I absolutely love it when kids get to the age where they start asking “Why?” all the time. I imagine this gets old for parents, but for an auntie like me, it’s great fun to try to answer each question with as much precision and accuracy as I can. Kids ought to be rewarded for their curiosity with not only new knowledge, but also with the respect of an adult.

For bigger kids like us, asking “Why?” can take more courage, but it can be just as rewarding. With all of this life experience behind us, our questions can be full of nuance and meaning, and can lead to great discoveries. When you throw in “How?” you’ve got a magical recipe for innovation and growth!

Consider these benefits of asking “Why?” and “How?”

  • Learning: Curiosity is a necessary ingredient for learning, and all great discoveries start with wonder. I’m not talking about at an individual level – you can learn something without being curious, simply by having a book placed in front of you. But humanity as a whole depends upon the curiosity of individuals to explore new questions, new areas of study, and even new worlds. We wouldn’t have post-it notes, MRI machines, or spaceships if people hadn’t asked questions and exercised their imaginations.
  • Problem-solving: In my other life, I use a methodology called “scrum” on software development projects. Scrum mandates regular reflection activities in order to inspect and then adapt our processes. During these reflection activities, my team will sometimes ask “Why?” five times just to get to the root of a problem. “Why didn’t we deliver what we said we would to the client this month?” “Because we ran out of time.” “Why did we run out of time?” “Because we underestimated the work.” “Why did we underestimate the work?” “Because we didn’t realize the scope of the problem.” “Why didn’t we realize the scope of the problem?” “Because we didn’t have a full understanding of the needs when we started?” “Why not?” “Because we didn’t take the time to meet with all of the stakeholders in advance.” Aha! We can only get to the real underlying cause by continuing to ask the questions.
  • Creativity: When I was younger, I didn’t consider myself to be very creative because I didn’t have much artistic talent (which was somehow synonymous with creativity for me). I desperately wanted to create beautiful and original works of art, but found that I didn’t have the vision or the technical skill to do so. Later I realized that I could be a creative thinker if I was able to ask the right questions. Technical skill can be developed, but curiosity is an essential part of any creative process. I’m now able to feel creative through all sorts of endeavors including event planning, puzzle-solving, gift-giving, and making up games.
  • Happiness: Curiosity stimulates our minds, and tickles our brains. Of course, asking Why and How questions comes from a deep desire to know more, but I’ve found that I get a lot of pleasure even when I just ask the questions. There’s something about those neurons firing that makes me feel good, and can turn a bad day into a good one. Maybe it’s the cumulative effect of all of the above (learning, problem-solving, and being creative), but I wonder if there’s some fundamental positive reward for simply being curious.

Fortunately, our brains are wired to be curious. But at an individual level, sometimes we stifle our own curiosity. Or it’s stifled by others. Or, like a muscle, it can atrophy from lack of use.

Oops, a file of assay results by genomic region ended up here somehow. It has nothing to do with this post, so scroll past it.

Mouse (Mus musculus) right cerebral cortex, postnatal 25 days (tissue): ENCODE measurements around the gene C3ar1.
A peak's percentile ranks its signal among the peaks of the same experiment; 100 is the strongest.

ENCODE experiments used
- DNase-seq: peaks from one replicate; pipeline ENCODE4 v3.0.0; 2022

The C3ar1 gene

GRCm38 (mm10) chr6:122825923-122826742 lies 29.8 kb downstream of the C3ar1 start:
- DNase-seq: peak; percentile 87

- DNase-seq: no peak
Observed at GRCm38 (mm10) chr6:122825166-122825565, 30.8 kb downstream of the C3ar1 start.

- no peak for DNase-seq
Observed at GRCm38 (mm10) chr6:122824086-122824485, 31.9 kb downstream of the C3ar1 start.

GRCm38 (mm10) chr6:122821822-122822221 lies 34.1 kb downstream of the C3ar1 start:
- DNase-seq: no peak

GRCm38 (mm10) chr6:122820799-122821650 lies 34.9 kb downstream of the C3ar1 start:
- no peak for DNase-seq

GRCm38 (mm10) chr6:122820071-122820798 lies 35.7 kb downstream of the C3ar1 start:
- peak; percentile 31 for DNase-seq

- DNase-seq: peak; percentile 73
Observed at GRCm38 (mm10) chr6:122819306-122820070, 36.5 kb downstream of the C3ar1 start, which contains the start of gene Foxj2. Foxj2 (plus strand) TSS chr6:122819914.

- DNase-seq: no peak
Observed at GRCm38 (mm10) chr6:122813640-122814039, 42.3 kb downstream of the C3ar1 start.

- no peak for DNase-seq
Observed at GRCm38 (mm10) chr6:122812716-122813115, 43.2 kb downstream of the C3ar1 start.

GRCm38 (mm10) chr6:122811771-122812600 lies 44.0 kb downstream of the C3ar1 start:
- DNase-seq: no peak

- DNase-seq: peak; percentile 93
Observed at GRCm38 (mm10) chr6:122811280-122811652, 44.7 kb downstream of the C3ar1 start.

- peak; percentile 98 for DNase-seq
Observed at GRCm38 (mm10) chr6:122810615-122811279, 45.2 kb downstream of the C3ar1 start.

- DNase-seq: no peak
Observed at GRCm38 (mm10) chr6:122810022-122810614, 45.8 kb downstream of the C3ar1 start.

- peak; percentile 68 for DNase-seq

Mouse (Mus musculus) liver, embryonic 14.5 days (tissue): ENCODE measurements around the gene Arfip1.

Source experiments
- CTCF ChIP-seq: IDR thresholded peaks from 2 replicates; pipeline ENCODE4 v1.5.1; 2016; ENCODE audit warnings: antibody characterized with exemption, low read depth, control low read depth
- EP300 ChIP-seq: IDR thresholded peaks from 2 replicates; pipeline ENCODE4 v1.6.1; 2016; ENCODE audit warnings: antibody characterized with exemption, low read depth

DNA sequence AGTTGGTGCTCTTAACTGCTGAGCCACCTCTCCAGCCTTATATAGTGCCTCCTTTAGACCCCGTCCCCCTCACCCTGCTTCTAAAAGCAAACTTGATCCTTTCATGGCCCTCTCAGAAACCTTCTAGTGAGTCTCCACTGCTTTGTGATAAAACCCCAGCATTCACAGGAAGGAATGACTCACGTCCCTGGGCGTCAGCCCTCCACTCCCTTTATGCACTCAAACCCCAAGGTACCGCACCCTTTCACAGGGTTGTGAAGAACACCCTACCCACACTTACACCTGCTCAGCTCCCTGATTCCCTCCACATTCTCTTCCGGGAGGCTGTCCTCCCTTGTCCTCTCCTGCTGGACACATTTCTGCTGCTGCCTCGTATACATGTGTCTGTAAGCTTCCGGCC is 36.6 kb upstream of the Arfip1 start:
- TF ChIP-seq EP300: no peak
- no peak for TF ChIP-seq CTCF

In order to take full advantage of your natural curiosity, try the following:

  • Make a list of things you don’t know. It’s not for the sake of humility, but for the sake of learning. I posted my Learning List here.
  • Take a cue from a five-year-old and start asking more questions. It’s amazing how much we take for granted, but if you challenge yourself to ask five new questions a day, you’ll start to recognize opportunities for learning, problem-solving, and creativity all around you.
  • Argue differently. If you’re like me and you like to win arguments, this will be difficult. But the next time you find yourself disagreeing with your partner or a friend, try to truly listen with an open mind. This requires more than just listening; it means you must be willing to change your viewpoint. The next time you find yourself in an argument, ask yourself, “What would it feel like if I changed my position?”
  • Don’t get bored. My father told me once, “Only boring people get bored.” I’ve tried to not be bored ever since. Even in the midst of a low-energy lecture on a topic you’re not particularly interested in, you can become an active participant in creating a more interesting experience by asking good questions. Take note of the next time you’re bored and ask yourself, “What can I do to become interested in this experience?”
  • Diversify your inputs. Have you been listening to the same music or podcasts for awhile? Reading the same news sources? Talking to the same people? If you want to change your thoughts, try switching up the information you’re feeding your brain. Add three new inputs to your rotation.
  • Solve puzzles. One of my personal missions is to teach as many people to solve the Rubik’s Cube as I can. I see it as not only a good party trick, but also an excellent introduction to the world of puzzling. And nothing stimulates mental creativity like a good puzzle! But you’ve got to start with curiosity – a strong desire to know, “How does this thing work?”
  • Treat everything as an opportunity to think differently. Your life is full of opportunities to do something a little bit differently than the norm. The way you name your Pinterest boards, the way you express gratitude, the way you plan your summer vacation. Look at your To Do list for the week and identify a few areas where you can approach a task in an unusual way.

How will you engage your curiosity this week?

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